In 2018 we were given the “key” to revamp the JB Sag Operations.

This SAG Operation is as the name indicates; Support And Gear, consisting of;

  • On the Course Roaming Coordinator,
  • 2 Transport Vehicles (one with nurse), and
  • Bike Repair Vehicle.
  • Race Tail End SUV
  • 2018: 3 SAG Vehicles VHF DMR Simplex
  • 2019: 3 SAG Vehicles VHF DMR Simplex
  • 2020: Covid
  • 2021: Total of 6 Vehicles including 2 Roaming First Responder (non-medical) Vehicles
  • 2022: The plan assumes 5 Vehicles, but 7 is not impossible?

Traditionally, the coordination was centralized and co-located at Race HQ but not inside HQ, with little focus on Racer Services and a cumbersome distant untimely coordination due to cumbersome lines of communications through ham relay. (Note: N1ATP believes the ham net controller needs knowledge and status as decision maker and not the endless “standby for answer”.)

The SAG Operation is a combination of a very slow following of the last biker to a fast paced support of mechanical problems in the main race pack. This leads to a stretched out quickly moving and responding support system. We have found that it shortens the mechanic’s response if we can triage the problem with a “first responder” and also provide a come to my location approach rather than searching miles of roadway.

In 2018 we re-designed the SAG Operations by equipping all vehicles with a VHF DMR high powered mobile radio network on commercial frequencies. Over the years it has become more and more difficult to recruit hams for the task. There may be a litany of reasons for ham exodus from events in general. Thus, in 2018, I changed the comm system from ham to commercial frequencies. This allowed us to use ex-racers as our volunteers. Their familiarity with racing, bicycles and the course itself gave us a superb edge on previous efforts. It also freed up a seat in the vehicles to be able to transport more racers. We are operating simplex, which in the hills of the Berkshires may be challenging, but the beauty of DMR makes it perfect or “nothing”. White noise and picket-fencing are gone. This makes DMR perfect for non-hams.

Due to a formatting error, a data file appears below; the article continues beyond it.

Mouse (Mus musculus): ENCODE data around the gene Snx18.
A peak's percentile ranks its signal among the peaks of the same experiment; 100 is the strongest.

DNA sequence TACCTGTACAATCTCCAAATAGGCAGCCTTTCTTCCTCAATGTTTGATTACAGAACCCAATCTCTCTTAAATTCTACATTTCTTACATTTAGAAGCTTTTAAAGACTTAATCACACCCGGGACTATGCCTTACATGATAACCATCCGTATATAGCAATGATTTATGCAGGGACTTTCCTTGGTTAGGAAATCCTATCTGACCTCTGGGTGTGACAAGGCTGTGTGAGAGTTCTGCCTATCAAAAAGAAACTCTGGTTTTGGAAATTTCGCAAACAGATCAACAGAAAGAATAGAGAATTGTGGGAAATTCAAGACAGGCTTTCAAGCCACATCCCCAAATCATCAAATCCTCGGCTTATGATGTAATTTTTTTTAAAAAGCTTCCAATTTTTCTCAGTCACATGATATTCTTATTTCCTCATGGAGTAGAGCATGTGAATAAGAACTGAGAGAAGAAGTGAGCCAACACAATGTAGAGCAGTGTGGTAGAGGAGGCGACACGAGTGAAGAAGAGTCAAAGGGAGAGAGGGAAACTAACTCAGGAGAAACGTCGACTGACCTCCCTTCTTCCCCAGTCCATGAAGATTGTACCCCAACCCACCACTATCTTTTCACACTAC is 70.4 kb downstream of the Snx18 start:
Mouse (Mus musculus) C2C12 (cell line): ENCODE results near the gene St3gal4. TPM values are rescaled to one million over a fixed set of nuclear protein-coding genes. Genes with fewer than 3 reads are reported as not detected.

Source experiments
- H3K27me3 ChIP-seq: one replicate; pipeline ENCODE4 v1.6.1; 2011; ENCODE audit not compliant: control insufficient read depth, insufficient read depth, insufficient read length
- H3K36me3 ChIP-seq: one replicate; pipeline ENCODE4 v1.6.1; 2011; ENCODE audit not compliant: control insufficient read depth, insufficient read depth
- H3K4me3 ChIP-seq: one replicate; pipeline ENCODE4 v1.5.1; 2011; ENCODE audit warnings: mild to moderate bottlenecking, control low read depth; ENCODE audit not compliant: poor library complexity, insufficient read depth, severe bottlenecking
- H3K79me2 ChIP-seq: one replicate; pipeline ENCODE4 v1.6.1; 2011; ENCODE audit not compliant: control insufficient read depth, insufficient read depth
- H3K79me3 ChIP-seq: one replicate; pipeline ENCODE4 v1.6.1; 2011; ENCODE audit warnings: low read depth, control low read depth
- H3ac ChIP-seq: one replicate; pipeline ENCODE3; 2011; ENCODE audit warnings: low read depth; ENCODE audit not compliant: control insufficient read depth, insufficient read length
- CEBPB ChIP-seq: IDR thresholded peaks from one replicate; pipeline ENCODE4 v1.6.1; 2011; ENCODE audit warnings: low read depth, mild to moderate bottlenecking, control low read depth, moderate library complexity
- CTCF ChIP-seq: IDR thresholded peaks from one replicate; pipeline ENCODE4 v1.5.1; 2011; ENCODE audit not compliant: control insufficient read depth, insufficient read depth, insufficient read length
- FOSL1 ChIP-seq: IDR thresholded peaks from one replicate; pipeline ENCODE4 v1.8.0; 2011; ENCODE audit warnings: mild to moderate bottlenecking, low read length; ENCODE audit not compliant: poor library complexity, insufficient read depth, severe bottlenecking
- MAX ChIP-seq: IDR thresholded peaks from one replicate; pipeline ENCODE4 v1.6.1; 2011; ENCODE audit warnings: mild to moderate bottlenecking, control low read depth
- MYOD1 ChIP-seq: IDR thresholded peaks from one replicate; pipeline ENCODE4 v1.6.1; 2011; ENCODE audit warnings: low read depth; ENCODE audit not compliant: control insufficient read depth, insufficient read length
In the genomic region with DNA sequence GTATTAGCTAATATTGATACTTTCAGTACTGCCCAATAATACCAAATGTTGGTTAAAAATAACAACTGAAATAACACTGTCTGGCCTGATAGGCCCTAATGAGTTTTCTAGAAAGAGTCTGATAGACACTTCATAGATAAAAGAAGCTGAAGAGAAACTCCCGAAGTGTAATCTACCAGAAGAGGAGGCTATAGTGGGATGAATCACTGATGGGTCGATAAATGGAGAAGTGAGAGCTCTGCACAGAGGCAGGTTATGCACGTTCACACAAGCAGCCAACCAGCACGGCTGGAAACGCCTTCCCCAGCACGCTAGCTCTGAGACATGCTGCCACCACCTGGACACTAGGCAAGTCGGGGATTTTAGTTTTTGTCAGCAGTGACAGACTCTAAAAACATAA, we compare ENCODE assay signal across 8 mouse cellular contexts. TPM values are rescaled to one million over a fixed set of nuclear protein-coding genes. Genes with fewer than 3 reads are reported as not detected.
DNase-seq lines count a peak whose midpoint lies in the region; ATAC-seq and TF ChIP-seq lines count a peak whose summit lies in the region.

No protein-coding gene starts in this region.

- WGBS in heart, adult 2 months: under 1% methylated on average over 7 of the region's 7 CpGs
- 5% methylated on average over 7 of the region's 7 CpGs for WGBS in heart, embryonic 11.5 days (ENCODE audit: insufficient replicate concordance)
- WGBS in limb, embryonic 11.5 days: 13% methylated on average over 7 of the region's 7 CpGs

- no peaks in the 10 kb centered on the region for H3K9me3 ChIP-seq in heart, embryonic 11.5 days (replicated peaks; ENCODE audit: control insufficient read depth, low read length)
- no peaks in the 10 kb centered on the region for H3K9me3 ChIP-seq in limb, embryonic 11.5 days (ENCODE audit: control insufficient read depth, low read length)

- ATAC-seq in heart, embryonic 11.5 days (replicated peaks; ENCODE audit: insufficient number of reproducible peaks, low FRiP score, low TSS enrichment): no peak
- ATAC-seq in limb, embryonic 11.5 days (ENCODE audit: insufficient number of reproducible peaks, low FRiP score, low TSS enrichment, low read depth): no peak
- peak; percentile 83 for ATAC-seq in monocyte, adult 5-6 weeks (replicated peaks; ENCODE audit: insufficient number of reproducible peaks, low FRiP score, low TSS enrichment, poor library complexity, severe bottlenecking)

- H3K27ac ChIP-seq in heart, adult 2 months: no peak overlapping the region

The 2018 SAG Team consists of 3 vehicles – 1 coordinator and 2 transports. The end of race SAG (callsign Snail-Pacer) also has a nurse onboard. Granted, an ambulance is also trailing the pack for much of the race. The designated end of race vehicle is a hospital security vehicle, but unfortunately was not a part of our comm system. In 2019 this caused premature opening of some intersections controlled by police. This was corrected in 2021 and “Tail End” is now on our comm net. We are adapting and improving every year. A event safety de-brief is a wonderful recap and source for improvements.

The SAG Team Coordinator and forward vehicles float ahead of the tail end to cover about a 1/4 to 1/3 of the race course (total 30 miles). A Bike Repair Vehicle is also included in our comm system as of 2019 and we can coordinate best service coverage from bike repair to recovery and transport. In 2021 “Bike Repair” officially became a part of the SAG System. Racers are provided a HQ phone number for service request. It is relayed by race-radio on the MEMA 800mhz  network or by cellphone to SAG.

The difference in a local floating coordination from a central coordination is the ability to rapidly adapt to the actual conditions. As a result we have better distribution of SAG units and more Bike Repair Requests.

For 2022 we are adding APRS on key vehicles like SAG Coordinator, Bike Repair and End of Race. This is then viewable in Race HQ. Race HQ has a professional Dispatcher to communicate with half dozen agencies and SAG. It is super professional! The APRS will allow him to see the last 1/3 of the bike race and later the running race move in the Course. APRS in the Berk’s is not simple. The terrain is “complicated” and APRS Digi and I-Gate network is scarce. The 2022 APRS Trackers is via cell service from self supported weather resistant cases with LifePO4 batteries. This cases also function as a roaming I-Gate for future expansion of RF Trackers.

How many antennas on a SAG Vehicle? A minimum of 3!

Unfortunately, our efforts and success have not increased the need for ham radio, but we always welcome ham volunteers to join our team.

At the end of the day we are using our knowledge and radio communications to support a charity (the race)!

Link to the Annual Plan